The most splendid cave art was produced during the height of the early Tang dynasty from roughly 618 to 718, a period when the statues and mural paintings were the most sumptuous. In one tableau, which is rendered in greens, browns and beige, a wide-girthed, beautifully dressed Chinese emperor listens closely to a debate on Buddhist doctrine The artists, who usually painted with rabbit hairbrushes, achieved their rich colors by grinding and mixing mineral and organic pigments — red ocher, cinnabar, lapis lazuli — much as painters do today, according to Susan Whitfield, the director of the International Dunhuang Project at the British Library.
最灿烂的石窟艺术出现在唐初，大约在公元618年到718年之间，这期间创造的雕像和壁画最为瑰丽。在一个场景中，画师使用绿色、棕色和米色，描绘一位胖胖的、衣着精致的中国皇帝在认真倾听佛法辩论。大英图书馆(British Library)的国际敦煌项目(International Dunhuang Project)主任苏珊•惠特菲尔德(Susan Whitfield)说，这些画师通常使用兔豪毛笔，通过研磨和混合矿物，他们获得了层次丰富的色彩和有机颜料——赭红、朱砂、青金石——这与如今画家的做法相差不大。
After the Tang, there was a 70-year interlude of Tibetan rule, followed by a long line of local clans who commissioned life-size portraits of themselves. The Cao family, for example, loved their women, and had them painted on the cave walls with rouged cheeks, layers of splendid necklaces and voluminous gowns. Some of the caves used as chapels featured floor-to-ceiling paintings in lapis blue and earth reds that depict the life of the Buddha.
In several caves, scenes show daily village life: figures bathing, wheat being winnowed and preparations for a wedding ceremony. Some caves are as large as a small ballroom with high coffered ceilings covered with fields of patterns that give the illusion of draped fabric in a desert tent. Others feature deep niches with life-size sculptures of Buddha and his disciples. Much of the painting is devoted to Buddha, but it was also easy to imagine from the mortal figures in the murals that during its heyday Dunhuang was alive with traders dealing in silk, furs, ceramics, gold and ivory.
The size of some of the sculptures is startling. A 75-foot-tall Buddha stands bolt upright, carved from the rock face and covered in plaster, protected from the elements by the facade of the Nine-Story Temple. In a nearby cave, a 50-foot-long Buddha statue from the Tang dynasty lies on its side, tranquil in death, surrounded by paintings of anguished disciples.
On our second day — after being greeted by Ms. Gates's breakfast mantra, "Let's go to more caves" — we drove two hours in a minibus on a paved road to Yulin, a rock face that is also punctuated with caves. The desert and the distant snow-encrusted mountains along the route were a reminder of the terrain along the old Silk Road.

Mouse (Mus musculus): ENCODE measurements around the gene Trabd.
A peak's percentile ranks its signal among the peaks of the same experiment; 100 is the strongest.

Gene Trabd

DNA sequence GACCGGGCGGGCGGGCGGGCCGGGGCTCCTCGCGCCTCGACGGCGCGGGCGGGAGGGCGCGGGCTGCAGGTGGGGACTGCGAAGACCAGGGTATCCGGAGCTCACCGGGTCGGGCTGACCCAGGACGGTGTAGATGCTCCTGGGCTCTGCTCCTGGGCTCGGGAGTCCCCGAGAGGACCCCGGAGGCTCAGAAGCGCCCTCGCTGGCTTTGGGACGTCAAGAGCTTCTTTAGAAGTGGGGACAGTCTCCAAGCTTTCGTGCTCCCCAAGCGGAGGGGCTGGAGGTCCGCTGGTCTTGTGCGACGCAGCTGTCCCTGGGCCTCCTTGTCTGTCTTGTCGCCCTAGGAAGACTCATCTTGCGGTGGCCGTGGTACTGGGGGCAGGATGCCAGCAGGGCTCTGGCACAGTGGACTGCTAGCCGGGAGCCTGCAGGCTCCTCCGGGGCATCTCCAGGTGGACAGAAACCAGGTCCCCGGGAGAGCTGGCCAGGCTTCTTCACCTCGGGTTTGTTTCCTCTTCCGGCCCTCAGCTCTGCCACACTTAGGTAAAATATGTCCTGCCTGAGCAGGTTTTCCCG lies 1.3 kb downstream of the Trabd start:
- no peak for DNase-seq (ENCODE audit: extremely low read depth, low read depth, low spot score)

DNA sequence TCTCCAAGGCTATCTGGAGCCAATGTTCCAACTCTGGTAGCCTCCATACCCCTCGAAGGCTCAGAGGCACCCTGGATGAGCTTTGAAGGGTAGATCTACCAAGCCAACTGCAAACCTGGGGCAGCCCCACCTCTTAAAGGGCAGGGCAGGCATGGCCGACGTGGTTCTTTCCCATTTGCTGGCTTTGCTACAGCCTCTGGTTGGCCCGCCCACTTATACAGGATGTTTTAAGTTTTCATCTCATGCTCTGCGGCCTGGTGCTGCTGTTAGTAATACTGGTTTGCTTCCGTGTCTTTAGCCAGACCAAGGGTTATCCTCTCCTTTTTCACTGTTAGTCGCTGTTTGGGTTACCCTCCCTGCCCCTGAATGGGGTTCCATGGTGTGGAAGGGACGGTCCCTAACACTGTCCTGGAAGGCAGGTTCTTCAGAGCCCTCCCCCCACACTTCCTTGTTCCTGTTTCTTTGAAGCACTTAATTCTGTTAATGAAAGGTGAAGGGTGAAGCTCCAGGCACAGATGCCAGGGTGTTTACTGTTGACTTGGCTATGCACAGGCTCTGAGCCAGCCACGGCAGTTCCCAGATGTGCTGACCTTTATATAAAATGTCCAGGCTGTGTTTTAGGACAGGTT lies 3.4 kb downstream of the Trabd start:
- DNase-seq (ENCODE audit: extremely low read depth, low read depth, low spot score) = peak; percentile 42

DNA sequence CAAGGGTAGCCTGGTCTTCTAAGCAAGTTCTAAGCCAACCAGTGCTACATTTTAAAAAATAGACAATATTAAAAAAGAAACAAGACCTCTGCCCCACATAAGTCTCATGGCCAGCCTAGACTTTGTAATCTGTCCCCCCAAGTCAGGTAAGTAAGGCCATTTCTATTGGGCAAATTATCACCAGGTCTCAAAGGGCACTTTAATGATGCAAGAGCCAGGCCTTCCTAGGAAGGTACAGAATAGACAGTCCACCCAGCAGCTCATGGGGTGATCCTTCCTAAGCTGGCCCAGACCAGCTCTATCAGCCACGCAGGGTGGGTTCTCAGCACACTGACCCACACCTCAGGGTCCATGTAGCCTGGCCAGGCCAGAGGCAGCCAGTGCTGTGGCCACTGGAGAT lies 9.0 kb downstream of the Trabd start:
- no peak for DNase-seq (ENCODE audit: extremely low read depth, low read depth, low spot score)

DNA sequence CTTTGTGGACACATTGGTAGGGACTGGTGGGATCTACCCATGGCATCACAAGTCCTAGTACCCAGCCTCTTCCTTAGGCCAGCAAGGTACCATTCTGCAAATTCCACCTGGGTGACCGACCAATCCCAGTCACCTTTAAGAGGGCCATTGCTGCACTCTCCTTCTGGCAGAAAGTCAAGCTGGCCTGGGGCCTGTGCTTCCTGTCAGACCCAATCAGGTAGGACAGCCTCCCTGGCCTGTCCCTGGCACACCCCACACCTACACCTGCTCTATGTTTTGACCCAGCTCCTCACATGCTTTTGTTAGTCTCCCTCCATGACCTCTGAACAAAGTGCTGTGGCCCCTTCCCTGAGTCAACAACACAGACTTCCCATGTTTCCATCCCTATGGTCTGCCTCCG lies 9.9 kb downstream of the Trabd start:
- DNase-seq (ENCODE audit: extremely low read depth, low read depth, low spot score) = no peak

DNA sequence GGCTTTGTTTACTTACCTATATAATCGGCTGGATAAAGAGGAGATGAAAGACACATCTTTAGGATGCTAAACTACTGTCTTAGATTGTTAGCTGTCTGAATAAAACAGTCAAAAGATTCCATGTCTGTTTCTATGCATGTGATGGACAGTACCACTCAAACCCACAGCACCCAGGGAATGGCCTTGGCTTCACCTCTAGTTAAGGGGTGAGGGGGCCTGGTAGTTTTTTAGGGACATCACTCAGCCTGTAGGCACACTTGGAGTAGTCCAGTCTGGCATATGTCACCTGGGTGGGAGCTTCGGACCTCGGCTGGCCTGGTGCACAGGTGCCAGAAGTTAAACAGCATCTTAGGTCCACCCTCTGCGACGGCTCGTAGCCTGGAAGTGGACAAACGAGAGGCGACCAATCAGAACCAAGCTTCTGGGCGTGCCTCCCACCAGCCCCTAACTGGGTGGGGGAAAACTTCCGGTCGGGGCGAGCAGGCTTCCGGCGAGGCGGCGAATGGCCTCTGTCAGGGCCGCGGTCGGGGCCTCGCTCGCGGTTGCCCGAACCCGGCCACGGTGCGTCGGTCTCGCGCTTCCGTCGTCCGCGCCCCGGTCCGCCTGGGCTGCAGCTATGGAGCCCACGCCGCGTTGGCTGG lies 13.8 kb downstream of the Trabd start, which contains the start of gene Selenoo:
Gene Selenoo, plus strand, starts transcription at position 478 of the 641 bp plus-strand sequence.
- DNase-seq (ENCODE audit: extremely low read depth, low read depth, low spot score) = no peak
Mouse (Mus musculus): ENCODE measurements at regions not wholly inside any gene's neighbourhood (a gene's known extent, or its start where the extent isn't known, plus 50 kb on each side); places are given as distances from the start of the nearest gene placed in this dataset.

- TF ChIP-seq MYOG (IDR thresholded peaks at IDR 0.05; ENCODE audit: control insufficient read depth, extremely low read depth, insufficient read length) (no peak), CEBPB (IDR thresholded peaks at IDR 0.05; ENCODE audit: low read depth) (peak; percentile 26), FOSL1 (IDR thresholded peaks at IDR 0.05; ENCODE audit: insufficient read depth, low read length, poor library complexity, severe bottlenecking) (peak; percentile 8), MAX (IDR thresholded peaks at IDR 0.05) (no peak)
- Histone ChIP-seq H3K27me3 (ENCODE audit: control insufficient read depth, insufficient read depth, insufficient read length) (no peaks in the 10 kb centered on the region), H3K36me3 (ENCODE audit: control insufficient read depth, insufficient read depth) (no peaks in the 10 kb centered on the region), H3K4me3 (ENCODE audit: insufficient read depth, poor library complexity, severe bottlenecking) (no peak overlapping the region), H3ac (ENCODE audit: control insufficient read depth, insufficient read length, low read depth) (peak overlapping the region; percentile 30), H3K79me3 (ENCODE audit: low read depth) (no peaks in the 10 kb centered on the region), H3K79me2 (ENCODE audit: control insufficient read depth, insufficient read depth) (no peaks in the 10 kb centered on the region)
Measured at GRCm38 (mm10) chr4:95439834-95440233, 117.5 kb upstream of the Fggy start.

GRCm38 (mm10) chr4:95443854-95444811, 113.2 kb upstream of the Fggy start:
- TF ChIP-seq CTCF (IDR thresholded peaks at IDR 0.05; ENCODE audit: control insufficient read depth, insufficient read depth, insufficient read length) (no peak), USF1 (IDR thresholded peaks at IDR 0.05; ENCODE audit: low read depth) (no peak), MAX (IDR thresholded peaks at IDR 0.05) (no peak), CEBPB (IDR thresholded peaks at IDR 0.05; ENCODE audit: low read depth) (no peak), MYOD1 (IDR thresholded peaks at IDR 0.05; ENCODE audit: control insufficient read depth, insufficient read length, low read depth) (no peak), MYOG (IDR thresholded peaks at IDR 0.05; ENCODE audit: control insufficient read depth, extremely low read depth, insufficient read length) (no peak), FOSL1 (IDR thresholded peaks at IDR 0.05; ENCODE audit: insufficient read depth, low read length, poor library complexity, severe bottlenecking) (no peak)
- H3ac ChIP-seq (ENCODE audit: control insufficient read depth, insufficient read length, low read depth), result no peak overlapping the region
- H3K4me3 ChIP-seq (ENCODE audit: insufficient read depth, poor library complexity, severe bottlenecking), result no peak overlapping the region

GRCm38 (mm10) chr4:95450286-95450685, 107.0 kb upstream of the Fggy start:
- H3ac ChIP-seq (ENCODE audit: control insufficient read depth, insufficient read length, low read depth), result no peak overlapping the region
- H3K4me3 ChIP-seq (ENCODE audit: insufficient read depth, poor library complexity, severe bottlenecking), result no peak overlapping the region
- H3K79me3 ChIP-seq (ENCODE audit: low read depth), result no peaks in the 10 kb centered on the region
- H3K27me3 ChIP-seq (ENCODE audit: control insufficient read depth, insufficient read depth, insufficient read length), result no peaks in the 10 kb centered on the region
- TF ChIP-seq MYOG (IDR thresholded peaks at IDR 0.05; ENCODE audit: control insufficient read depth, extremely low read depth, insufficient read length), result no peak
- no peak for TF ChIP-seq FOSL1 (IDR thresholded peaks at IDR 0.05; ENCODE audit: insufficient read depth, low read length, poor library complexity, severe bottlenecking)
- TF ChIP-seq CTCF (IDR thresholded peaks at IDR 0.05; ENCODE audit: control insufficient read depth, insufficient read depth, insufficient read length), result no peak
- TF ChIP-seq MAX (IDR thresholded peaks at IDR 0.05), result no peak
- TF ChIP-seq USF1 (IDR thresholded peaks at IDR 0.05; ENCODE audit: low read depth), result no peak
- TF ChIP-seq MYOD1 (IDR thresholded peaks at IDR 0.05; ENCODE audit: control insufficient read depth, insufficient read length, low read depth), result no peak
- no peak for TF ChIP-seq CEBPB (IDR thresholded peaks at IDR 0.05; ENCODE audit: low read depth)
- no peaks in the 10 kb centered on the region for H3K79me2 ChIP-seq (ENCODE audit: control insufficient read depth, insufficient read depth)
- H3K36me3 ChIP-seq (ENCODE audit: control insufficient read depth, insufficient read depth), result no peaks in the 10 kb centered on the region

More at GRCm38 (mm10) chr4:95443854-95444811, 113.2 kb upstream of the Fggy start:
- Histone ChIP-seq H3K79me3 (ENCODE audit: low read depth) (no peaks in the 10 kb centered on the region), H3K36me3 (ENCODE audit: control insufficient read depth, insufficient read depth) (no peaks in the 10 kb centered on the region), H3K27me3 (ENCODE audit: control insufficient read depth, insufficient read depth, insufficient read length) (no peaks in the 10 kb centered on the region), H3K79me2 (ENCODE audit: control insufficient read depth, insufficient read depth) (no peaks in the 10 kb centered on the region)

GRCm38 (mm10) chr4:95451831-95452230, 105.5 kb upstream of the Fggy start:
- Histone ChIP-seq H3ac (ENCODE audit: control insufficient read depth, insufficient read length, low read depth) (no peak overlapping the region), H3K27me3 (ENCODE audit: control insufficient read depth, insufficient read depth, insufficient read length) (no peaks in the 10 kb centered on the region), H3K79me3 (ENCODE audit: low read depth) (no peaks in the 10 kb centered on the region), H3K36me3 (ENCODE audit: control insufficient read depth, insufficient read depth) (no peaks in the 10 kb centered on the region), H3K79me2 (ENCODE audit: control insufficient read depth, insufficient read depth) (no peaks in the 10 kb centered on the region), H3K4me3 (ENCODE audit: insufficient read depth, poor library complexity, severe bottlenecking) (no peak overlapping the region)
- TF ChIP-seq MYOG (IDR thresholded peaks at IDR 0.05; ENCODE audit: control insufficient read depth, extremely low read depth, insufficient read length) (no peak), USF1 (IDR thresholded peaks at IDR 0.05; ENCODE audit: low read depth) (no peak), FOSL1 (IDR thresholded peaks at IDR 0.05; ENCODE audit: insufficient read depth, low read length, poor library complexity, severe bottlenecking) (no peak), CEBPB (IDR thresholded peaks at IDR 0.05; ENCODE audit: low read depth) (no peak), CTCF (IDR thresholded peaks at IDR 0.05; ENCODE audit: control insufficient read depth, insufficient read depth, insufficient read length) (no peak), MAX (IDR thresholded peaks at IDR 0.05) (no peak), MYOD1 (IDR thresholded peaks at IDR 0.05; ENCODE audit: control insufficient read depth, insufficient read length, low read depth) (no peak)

"This is one of the highlights," said Ms. Gates as we clambered with a young Chinese guide, Wang Yan, to Cave No. 3 at Yulin, a space measuring about 20 by 20 feet. Here the 10th-century artists painted with ink and brush in rich blues and greens the color of malachite. Landscapes with graceful waterfalls and willowy trees surrounded scores of Buddha's followers dressed in robes, their hair tightly knotted on top of their heads.
One follower, Samantabhadra, her face a portrait of calm, sailed through the landscape on the back of an elephant whose feet were planted on lotus leaves. It was such fine line painting. Who were the artists?, we asked. The artists were almost always anonymous, and many were just paid with food, Ms. Gates said.
At Yulin, we ate a delicious farm-cooked lunch at a no-name rustic restaurant set beside the Yulin River, a fast flowing, narrow stream. The menu came from the fields: elm tree seeds coated in flour and steamed; stir-fried green beans; steamed pumpkin slices; and soup with freshly made noodles and veal.
Back at the Mogao Caves, another local guide, Liu Qin, an art historian at the Dunhuang Academy, was eager to show us the spot where Warner ripped out the statue. In Cave No. 328, Mr. Liu showed us a Buddha set on a low platform surrounded by a half-dozen attendants. On the far left at an easy-to-reach height, one attendant is missing, a gap that destroys the symmetry of the tableau. A slightly raised gray plaster disc marks the place where Warner and his men removed the bodhisattva.
Mr. Liu was also anxious to take us to the place where Aurel Stein, a British historian, and Paul Pelliot, a French scholar, took thousands of books and manuscripts. Inside the entrance to Cave No. 17, Mr. Liu pointed to a small, nearly empty room where Stein found 7,000 manuscripts, including one of the world's oldest printed books, the Diamond Sutra, produced in 868. It is now at the British Library. Stein paid a local monk £130 for his booty. A little later, Pelliot took another substantial haul of scrolls for the Musée Guimet in Paris, and paid even less.
刘勤还热切地带我们参观了英国历史学家奥莱尔•斯坦因(Aurel Stein)和法国学者保罗•伯希和(Paul Pelliot)带走的数千份书籍及手稿所在的地方。在17号石窟入口处，刘勤指向一个很小而且几乎空荡荡的屋子，斯坦因在那里发现了7000份原稿，其中包括世界上历史最悠久的印刷书籍——公元868年印制的《金刚经》。《金刚经》现藏于大英图书馆(British Library)。斯坦因向一名当地僧侣支付了130英镑就带走了他所掠夺的物品。不久之后，伯希和以更低的价格带走了另一批书卷，送到巴黎的吉美艺术博物馆(Musée Guimet)。
In recent years, the Chinese authorities have said the treasures from Dunhuang now stashed abroad should be returned. That battle may be waged in the future. For the moment, the new director of the Dunhuang Academy, Wang Xudong, has a friendlier approach. Over lunch in his private dining room, Mr. Wang, who praised Ms. Gates's work, said he was intent on making Dunhuang not only a tourist attraction but also an international research center for scholars.
Unlike the Great Wall, a monument to China's strenuous efforts to keep outsiders at bay, ancient Dunhuang was inclusive, a fitting theme for the contemporary era of China's global reach.
"Dunhuang is a broader story,'' he said. "It shows China's willingness to interact with other cultures."